Unless you're David Plouffe or another member of President Barack Obama's cheerleading squad, you probably wouldn't argue that Obama won Wednesday night's debate. Indeed, instant polls from CNN and CBS showed Romney leading Obama by 42 to 22 percentage points, respectively, on the question of who won.
But can even a dominant win in a debate produce a victory in November? A few key numbers suggest that Romney supporters shouldn't expect too much as a result of last night's performance.
One of those numbers is 32. That's the percentage of undecided voters who told Washington Post and ABC News pollsters last week that they were "very interested" in the presidential debates. By contrast, 59 percent of definite Obama supporters and 53 percent of Romney supporters said they were "very interested."
As Scott Clement wrote for The Fix, "The poll’s finding underscores the challenge for Obama and Romney to sway a shrinking and elusive slice of the electorate with less than five weeks left in the contest. In addition to lacking clear support for Obama or Romney, on-the-fence voters are much less likely to say they are 'absolutely certain to vote' than those with firm opinions, even further limiting their potential impact on the election."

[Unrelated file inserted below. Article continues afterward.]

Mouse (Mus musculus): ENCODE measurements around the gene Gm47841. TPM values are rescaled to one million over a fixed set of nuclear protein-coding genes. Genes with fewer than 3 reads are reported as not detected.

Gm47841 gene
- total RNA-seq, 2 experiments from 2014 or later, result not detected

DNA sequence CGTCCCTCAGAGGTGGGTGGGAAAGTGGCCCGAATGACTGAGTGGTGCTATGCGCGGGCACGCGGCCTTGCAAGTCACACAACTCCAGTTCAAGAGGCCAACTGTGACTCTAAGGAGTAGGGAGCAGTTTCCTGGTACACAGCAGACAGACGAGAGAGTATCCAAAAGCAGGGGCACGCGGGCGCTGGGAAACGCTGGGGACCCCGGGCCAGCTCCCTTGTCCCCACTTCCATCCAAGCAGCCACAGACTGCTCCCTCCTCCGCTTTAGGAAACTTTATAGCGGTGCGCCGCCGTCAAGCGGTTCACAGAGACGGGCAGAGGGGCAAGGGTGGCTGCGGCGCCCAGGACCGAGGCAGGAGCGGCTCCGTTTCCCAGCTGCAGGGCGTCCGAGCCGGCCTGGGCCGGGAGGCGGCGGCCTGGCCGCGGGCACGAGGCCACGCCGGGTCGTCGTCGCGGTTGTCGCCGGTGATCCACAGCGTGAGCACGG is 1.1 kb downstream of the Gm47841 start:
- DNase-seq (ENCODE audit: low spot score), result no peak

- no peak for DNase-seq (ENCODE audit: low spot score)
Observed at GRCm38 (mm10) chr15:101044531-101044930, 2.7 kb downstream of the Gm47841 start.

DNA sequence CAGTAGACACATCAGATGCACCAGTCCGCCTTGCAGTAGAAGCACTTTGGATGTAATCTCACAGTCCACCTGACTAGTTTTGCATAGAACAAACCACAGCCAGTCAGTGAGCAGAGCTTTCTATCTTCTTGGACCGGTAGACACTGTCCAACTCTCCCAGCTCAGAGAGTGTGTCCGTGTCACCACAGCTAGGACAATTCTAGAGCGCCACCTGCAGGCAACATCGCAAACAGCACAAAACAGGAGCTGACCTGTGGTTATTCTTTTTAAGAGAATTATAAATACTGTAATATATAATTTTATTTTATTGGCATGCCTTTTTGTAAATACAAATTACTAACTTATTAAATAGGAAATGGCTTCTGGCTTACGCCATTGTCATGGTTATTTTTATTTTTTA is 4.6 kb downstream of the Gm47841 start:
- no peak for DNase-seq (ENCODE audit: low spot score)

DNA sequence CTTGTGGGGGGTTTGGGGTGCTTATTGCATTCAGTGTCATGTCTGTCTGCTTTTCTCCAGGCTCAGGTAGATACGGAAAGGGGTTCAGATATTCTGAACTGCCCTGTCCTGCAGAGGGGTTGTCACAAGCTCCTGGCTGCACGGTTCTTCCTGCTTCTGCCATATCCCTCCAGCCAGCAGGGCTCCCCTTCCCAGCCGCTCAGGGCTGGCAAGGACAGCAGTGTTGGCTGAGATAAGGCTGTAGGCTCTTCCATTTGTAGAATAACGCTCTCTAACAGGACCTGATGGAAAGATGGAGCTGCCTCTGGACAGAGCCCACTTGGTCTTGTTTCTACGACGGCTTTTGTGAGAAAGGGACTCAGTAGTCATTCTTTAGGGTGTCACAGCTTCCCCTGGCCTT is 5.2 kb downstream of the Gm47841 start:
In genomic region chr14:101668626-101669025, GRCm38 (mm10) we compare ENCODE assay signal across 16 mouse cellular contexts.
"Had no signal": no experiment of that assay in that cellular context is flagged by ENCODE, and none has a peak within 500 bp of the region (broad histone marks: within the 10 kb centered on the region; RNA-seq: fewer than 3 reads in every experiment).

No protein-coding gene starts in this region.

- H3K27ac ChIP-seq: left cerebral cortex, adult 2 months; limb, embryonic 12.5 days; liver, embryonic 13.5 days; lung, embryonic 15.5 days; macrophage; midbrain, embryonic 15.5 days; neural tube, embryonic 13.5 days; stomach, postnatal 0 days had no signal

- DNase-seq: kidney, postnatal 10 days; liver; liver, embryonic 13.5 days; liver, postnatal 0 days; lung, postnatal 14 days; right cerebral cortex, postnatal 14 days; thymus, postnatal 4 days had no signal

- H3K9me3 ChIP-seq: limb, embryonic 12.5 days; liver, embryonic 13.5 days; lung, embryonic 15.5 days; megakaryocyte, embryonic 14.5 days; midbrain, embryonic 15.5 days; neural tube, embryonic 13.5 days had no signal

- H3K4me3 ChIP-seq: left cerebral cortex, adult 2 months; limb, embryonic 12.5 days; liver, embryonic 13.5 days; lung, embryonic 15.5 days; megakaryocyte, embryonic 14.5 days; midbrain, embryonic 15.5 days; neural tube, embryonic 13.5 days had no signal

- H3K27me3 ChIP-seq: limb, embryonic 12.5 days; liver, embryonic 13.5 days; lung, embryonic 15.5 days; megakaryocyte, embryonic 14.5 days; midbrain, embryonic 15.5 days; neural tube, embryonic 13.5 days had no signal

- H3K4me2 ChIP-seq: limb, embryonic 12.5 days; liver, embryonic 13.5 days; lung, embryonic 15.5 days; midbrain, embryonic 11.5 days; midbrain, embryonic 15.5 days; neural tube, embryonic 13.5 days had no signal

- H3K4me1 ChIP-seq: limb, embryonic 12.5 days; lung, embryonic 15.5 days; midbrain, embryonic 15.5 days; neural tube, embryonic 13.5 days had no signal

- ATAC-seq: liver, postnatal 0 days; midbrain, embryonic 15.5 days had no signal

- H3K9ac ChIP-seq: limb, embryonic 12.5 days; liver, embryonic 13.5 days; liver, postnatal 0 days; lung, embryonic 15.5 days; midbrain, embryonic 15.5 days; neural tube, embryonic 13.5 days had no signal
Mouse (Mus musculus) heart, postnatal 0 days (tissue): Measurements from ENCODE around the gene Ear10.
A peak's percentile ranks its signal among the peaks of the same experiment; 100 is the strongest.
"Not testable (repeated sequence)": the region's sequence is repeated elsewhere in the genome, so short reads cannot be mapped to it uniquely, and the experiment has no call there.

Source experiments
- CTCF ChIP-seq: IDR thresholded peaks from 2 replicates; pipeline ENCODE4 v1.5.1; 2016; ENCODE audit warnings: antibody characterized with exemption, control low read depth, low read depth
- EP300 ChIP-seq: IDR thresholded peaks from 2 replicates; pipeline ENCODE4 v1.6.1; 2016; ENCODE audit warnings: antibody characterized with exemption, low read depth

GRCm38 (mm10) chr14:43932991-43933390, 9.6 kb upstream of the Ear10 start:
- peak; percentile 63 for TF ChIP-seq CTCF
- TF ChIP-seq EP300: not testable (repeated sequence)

The narrowness and elusiveness of that slice of the electorate may explain why John Kerry's acclaimed performance in the 2004 presidential debates didn't lead to a Kerry presidency. Although Kerry gained about four points in the polls between the end of the Republican National Convention and the end of the debates, that only put him at 46 or 47 percentage points overall -- less than the 48 points that pollsters gave him at his peak in the days leading up to the convention.
In other words, it's reasonable to conclude that the debates helped Kerry earn back the votes of disaffected voters who'd previously supported him, but he didn’t appear to win over many new converts.
Romney's performance could have a similar effect on voters and donors who were losing faith in his candidacy, and that makes things much more difficult for Obama. But unless he wins the votes of either Obama's supporters or those hard-to-reach undecided voters, he'll have a hard time winning in November. Nate Cohn of The New Republic explained it this way:
To date, Romney hasn't exceeded 47 percent of the vote, and a return to that number would not give him the lead, at least without a decrease in Obama's support. Although it's possible that Romney could convince Obama supporters to join his cause, it would probably be the first instance of the debates breaking out of the prior contours of the race.